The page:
Trying to Account for Taste

In what was a very delayed blow of the obvious, I realized the other night that I’m not well disposed towards theater as a performed variety of artistic production. Oh sure, I love reading a good play, and I’ve seen the rare stellar one performed over the years– but unless done with improbable skill, staged drama and comedy tend to do nothing for me; for some reason, it’s always apparent that something unnatural is going on in the way these people are acting, and were they walking around in real life as they are on the stage, they’d come across as stilted and/or unable to be themselves. In other words, the very “grammar” of much theatrical delivery feels obviously performed, affected; I’m rarely transported into that realm were disbelief is suspended.*

It should have come as no surprise to me, then, that I’d walk away unmoved from a read-through I went to the other night– where a cast of five delivered their lines while looking at pages on music stands, and made no pretense about this being a full-fledged theatrical presentation. And surprise it really wasn’t– but what I did find myself wondering on the train home was why these things leave me uninspired when I can walk away in raptures from readings of poetry, or of passages from a novel or essay– and why I love reading texts aloud with others or having them read to me, whatever the genre, even if we trip all over ourselves while making the effort.

I was also puzzled about why I’m often more than happy to tune into a radio play, but not enthused by the very same text being read in front of me by actors in the same room. At first I thought the lack of visual distraction– a reader’s gesture or facial expression– might be key. But then I also remembered that audio books, sometimes even when recorded by their authors, make me want to run screaming in the opposite direction, hands held firmly over my finicky ears.

In some ways, none of this makes any sense. What is it about certain modes of delivery that makes simple enjoyment of the sounds of words, or of the presentation of an idea or situation, not enough? Where reading out loud with a group of people is concerned, could part of the draw be that we’re not making any attempt to place an audience, or even ourselves, in a believable alternate universe? Part of that pretense is still there when a cast reads from their pages to an audience. But I’m also beginning to wonder if this disconnect has something to do with intimacy, at least when things are presented live.**

When friends, or even strangers, read aloud in a group, there’s already a certain relationship that exists between these people exposing themselves to each other, taking a bit of a risk, albeit minor, that they’ll sound foolish or less than masterful or ignorant of correct pronunciations. With readings given in front of an audience, the cast still experiences that risk, but the audience has nothing to fear for itself; the cast rarely sees or is present with them in any meaningful way. With a single author or poet, the vulnerability of a cast member is doubled; this is not only a presentation you’re giving; it’s your very work, even you, in a sense, being put on display– and so the relationship and trust asked in a certain way from the audience may differ from what’s required of a troupe passing someone else’s words through their mouths. At the end of the day, that troupe isn’t fundamentally responsible, or totally, at least, if spectators walk away dissatisfied.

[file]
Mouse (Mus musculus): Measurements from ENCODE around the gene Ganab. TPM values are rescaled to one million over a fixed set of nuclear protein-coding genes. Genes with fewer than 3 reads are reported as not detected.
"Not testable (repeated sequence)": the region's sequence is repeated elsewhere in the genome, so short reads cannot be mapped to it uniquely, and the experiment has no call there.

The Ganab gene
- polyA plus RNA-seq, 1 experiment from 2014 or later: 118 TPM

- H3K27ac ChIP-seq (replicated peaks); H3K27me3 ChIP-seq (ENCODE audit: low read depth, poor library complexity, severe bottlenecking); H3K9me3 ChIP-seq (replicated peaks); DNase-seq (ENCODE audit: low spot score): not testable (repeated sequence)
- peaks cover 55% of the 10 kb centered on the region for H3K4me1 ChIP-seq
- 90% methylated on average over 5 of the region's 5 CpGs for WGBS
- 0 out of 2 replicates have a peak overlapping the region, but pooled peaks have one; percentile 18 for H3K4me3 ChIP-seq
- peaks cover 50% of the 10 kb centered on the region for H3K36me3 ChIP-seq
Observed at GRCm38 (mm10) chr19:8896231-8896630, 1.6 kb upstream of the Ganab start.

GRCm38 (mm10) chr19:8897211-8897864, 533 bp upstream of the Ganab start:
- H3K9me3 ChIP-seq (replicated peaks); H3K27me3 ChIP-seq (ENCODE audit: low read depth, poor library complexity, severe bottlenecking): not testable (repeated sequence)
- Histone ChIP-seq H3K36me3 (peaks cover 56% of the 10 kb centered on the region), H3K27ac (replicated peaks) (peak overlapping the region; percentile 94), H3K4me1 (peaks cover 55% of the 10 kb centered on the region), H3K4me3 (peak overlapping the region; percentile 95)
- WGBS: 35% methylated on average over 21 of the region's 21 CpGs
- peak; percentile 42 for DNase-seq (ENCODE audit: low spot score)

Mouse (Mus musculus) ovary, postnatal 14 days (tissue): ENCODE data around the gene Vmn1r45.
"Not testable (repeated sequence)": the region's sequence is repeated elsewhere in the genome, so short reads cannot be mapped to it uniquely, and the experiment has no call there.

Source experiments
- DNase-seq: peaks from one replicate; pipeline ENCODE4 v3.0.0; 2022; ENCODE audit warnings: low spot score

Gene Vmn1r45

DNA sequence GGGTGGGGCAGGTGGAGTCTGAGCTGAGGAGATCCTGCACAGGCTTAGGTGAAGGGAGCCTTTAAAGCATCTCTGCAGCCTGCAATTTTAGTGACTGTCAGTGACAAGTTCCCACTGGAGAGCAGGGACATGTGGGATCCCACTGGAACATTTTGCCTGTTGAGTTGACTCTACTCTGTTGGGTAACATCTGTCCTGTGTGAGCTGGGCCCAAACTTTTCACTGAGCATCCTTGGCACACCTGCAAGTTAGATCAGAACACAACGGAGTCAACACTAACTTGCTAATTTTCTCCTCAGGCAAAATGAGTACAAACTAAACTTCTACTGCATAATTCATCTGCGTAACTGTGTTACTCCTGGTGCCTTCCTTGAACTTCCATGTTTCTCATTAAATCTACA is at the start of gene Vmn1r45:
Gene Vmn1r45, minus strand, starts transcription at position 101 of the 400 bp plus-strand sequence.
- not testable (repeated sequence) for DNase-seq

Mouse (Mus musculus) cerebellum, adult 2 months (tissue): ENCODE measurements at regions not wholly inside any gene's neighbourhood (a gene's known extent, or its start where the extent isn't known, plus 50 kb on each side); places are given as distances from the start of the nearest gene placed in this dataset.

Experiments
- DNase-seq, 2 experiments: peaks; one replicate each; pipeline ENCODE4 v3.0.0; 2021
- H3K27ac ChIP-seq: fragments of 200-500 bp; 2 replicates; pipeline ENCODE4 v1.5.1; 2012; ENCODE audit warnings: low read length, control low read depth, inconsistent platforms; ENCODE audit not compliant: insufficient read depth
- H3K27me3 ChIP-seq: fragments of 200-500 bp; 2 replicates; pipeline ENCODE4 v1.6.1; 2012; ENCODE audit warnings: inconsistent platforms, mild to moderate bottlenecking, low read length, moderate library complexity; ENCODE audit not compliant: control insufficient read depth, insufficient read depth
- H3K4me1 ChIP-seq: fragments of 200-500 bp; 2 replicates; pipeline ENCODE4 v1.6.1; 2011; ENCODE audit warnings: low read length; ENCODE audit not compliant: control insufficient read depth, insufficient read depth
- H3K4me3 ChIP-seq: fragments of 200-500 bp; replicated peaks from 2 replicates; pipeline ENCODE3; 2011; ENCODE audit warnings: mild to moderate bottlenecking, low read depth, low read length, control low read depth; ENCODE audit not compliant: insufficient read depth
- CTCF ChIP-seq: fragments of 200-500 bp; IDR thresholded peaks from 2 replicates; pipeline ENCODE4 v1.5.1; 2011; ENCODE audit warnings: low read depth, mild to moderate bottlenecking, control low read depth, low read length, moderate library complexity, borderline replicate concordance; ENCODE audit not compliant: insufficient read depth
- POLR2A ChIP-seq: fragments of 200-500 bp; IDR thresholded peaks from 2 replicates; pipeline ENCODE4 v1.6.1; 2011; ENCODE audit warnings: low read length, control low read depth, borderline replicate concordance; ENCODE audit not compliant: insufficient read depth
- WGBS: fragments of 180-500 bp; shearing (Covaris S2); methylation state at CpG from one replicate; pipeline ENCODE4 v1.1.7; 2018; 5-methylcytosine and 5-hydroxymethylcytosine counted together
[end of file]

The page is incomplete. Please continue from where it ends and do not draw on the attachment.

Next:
That’s the best I can come up with at the moment; maybe there’s really nothing to come up with after all, and it just boils down to an inexplicable taste for one thing over another. Any thoughts? Having given up, for now, at least, on this conundrum, I’ll go immerse myself in the intimate exchange between reader and unadorned word.

 

 

* Maybe one of the reasons I can do opera is that at its foundations, it doesn’t really aim for verisimilitude; after all, I can’t think of anyone who goes through life communicating primarily through song, and usually very difficult song at that.

** Remember, I dig radio plays– but I don’t think intimacy can really be established with a bunch of disconnected voices, at least not in the same way it can be with live, present human beings.

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